As newsstand sales continued to decline, the Direct Market became the primary market of the two major comics publishers (DC Comics and Marvel Comics). In the late 1980s and early 1990s, as the popularity of comics collecting grew, many new comics shops opened, and existing retailers (such as sports card shops) joined the Direct Market…
From the mid-80s to the mid-90s, nearly every major urban area in the United States had at least one (and sometimes two or three) local direct distribution warehouses that functioned not only as distribution points for pre-ordered weekly shipments, but also as what could be described as “supermarkets for retailers”, where store owners could shop for reorders and examine and purchase product that they might not have ordered in advance.”
With the speculator boom coming on full swing, it’s not a stretch to imaging how Silverwolf was having print runs of 20-50,000 copies, despite the overall lack of quality. This black and white boom was fed a few years later by the major publishers who chose to pump the mainstream market full of book after book featuring multiple variant foil-embossed die-cut covers on their latest crossover in which a top-tier character dies…available only in a poly-bag, of course…which led to the larger speculator craze and the impending crash in only a few short years.
But a lot of companies were on the TMNT/B&W bandwagon, so why did Silverwolf and Greater Mercury Comics last as long as they did?
There’s a podcast at Factual Opinion regarding Tim Vigil and Faust, and it mentions his time at Silverwolf. It gives us an informed (and factual?) opinion as to what kept it all going. In four words: Tim Vigil and Grips. From the podcast notes:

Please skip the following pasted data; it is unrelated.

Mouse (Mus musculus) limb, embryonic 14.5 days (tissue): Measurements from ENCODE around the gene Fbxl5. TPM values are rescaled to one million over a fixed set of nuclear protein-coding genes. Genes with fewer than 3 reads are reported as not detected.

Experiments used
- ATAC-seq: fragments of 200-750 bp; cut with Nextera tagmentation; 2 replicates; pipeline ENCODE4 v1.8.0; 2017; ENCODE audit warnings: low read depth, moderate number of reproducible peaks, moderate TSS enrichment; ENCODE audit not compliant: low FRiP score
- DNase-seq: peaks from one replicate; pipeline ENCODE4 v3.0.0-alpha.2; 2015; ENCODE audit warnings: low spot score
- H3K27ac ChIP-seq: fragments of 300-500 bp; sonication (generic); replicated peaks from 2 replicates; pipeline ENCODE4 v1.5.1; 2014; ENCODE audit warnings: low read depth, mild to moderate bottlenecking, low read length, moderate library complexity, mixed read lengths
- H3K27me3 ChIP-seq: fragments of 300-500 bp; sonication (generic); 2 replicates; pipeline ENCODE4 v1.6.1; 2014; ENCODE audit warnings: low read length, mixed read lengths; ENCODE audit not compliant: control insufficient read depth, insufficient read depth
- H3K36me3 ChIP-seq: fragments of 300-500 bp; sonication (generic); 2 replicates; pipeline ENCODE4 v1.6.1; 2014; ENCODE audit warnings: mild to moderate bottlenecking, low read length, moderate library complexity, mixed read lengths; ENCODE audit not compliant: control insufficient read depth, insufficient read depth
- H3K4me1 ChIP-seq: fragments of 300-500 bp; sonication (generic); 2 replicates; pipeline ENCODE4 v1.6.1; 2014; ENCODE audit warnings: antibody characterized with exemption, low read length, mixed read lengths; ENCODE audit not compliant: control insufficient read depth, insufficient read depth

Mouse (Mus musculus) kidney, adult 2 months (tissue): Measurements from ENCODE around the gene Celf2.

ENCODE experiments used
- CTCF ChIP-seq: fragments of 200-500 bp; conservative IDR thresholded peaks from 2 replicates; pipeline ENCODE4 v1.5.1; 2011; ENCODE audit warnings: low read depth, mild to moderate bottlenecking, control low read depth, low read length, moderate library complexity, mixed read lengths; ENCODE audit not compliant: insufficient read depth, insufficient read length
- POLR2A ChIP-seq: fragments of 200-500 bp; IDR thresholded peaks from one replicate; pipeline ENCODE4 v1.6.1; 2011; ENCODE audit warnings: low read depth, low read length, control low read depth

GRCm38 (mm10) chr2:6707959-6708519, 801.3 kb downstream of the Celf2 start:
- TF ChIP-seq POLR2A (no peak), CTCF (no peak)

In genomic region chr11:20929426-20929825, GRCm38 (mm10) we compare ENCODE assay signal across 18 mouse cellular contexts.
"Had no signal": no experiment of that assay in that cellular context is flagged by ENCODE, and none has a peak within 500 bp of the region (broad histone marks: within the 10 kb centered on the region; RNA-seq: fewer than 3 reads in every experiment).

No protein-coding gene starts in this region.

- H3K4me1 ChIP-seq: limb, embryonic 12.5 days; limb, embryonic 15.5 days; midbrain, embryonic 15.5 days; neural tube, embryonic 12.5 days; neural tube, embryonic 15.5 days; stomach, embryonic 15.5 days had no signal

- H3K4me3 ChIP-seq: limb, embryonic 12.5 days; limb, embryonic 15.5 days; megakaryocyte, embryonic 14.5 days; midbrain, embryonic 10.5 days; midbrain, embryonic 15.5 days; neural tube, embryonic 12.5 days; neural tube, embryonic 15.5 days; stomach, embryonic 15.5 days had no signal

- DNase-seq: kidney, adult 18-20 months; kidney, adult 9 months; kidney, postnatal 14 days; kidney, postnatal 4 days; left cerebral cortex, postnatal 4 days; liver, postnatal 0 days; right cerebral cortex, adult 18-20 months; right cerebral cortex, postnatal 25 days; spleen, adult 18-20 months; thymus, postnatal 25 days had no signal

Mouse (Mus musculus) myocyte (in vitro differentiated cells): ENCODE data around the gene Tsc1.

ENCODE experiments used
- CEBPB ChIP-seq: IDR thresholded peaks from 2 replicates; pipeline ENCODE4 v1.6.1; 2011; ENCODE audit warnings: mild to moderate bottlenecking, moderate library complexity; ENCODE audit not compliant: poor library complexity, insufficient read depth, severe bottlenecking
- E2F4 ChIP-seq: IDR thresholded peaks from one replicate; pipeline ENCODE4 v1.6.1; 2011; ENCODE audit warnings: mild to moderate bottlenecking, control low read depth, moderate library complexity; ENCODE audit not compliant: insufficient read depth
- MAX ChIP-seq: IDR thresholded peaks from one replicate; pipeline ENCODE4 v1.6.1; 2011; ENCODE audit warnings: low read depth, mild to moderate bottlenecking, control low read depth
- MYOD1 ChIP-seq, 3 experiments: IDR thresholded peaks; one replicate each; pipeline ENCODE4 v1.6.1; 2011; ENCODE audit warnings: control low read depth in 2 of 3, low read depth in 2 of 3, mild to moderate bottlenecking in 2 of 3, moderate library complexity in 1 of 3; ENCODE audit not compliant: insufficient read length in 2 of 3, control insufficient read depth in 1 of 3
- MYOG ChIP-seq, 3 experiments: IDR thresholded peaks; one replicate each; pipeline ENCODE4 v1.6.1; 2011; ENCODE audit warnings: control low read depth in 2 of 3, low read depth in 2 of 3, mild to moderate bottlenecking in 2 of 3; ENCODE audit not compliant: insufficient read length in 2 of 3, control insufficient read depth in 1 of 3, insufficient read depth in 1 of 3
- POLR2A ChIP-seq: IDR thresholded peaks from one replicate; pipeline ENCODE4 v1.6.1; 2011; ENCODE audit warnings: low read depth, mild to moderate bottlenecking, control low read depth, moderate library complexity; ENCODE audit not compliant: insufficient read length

At 07:02: Grips debuted in 1986, a little over two years after Teenage Mutant Ninja Turtles, bearing a lot of the same Frank Miller-tested, mutant-approved concerns. Vigil did a lot of work at SilverWolf, some of which wouldn’t actually see the light of day until an ownership change saw the company re-branded as Greater Mercury Comics – amazingly, an iteration of Grips was still running in 1992, long after the Vigil backstock had extinguished. That’s a testament to the original content’s success…“
The iteration referred to was Greater Mercury Comics’ Grips Volume 2 which lasted 12 issues. Volume 2 #1 was published in August 1989, and #12 came in March of 1992, 31 months later. Thus, there was an average of 2 1/2 months between issues…this is not a good thing when talking about a company’s flagship title.
Ironically, the last issue of Grips hit the stands the same month The Punisher War Zone made it’s debut (March ’92). A lot of speculation was made that Grips was not just a rip-off of Wolverine, but The Punisher as well, and just when Marvel needs just one more space on the shelf for a violent vigilante…well…ironic, eh?
And about that Punisher War Zone #1…care to guess if it had a die-cut cover? Anyone? Bueller?